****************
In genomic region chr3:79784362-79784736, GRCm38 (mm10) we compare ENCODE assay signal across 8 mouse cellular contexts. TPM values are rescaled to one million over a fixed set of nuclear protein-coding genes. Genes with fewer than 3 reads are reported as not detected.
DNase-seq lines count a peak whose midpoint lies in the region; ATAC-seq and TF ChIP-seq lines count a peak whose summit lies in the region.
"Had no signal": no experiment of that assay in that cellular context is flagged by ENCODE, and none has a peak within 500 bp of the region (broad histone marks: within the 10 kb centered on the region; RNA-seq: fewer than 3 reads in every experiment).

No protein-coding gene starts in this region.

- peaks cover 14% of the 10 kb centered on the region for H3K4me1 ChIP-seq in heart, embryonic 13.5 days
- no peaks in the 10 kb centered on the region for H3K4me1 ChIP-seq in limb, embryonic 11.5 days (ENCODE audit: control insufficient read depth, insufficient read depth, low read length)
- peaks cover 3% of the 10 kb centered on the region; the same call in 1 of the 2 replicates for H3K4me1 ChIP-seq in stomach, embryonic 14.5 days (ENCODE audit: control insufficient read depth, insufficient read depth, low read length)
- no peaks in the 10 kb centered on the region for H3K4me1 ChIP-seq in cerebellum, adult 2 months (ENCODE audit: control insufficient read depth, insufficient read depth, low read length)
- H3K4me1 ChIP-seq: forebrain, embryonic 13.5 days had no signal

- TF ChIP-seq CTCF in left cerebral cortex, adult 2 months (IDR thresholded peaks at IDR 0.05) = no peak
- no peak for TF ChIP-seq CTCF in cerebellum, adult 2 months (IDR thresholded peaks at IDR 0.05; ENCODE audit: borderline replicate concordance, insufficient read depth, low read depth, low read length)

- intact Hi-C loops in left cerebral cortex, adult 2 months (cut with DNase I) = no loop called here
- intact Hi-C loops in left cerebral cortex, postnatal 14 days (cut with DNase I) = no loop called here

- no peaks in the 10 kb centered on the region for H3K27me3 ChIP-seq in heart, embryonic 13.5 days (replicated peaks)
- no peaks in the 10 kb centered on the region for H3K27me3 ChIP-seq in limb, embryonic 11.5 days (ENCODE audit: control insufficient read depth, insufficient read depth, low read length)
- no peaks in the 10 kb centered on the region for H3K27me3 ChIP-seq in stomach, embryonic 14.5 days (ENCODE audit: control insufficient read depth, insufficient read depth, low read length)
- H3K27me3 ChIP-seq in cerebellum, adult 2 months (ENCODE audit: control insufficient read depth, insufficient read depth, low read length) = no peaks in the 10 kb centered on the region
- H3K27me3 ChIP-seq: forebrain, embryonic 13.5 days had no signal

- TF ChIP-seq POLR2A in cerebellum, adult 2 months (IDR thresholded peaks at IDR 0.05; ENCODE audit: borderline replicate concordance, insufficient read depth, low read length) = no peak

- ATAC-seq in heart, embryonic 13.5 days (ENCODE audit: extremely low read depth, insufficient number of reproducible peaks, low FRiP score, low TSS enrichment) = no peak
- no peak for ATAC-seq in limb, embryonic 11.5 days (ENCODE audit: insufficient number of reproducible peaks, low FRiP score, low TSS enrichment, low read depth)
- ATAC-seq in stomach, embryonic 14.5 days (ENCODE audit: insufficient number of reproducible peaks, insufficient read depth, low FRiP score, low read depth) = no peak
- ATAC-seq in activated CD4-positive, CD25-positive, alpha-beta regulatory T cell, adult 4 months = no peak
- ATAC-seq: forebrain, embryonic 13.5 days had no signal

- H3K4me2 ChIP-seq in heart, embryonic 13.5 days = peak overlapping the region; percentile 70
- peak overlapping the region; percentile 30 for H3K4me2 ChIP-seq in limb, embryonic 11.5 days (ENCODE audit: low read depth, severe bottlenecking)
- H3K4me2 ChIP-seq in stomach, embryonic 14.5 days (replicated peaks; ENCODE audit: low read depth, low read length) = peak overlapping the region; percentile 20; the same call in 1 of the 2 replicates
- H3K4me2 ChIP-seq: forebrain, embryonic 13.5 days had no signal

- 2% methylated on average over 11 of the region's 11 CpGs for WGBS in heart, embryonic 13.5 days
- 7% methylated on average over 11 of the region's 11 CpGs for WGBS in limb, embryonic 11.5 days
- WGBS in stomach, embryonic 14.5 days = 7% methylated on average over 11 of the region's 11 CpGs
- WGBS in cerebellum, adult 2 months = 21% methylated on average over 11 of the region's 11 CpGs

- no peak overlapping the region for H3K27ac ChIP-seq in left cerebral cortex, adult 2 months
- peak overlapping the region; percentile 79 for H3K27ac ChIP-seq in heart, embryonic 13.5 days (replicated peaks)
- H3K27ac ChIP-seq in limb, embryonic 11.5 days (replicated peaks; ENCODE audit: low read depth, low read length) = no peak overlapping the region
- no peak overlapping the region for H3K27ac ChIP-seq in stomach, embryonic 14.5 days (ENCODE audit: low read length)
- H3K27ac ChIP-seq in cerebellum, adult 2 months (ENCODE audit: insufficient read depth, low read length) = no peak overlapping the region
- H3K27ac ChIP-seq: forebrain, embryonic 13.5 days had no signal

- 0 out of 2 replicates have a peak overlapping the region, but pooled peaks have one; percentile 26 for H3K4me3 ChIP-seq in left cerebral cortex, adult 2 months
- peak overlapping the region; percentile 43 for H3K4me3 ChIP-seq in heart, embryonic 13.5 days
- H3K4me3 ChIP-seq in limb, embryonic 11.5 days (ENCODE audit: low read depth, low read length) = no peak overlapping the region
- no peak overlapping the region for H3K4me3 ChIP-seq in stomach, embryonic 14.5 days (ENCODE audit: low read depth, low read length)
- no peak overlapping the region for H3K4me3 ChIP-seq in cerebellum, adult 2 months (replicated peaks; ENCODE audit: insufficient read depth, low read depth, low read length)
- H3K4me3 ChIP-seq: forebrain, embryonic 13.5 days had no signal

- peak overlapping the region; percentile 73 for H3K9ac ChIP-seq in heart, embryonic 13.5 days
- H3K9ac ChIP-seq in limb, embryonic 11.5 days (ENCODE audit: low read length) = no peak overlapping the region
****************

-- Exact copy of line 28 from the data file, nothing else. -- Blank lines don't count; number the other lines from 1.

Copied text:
- H3K4me2 ChIP-seq: forebrain, embryonic 13.5 days had no signal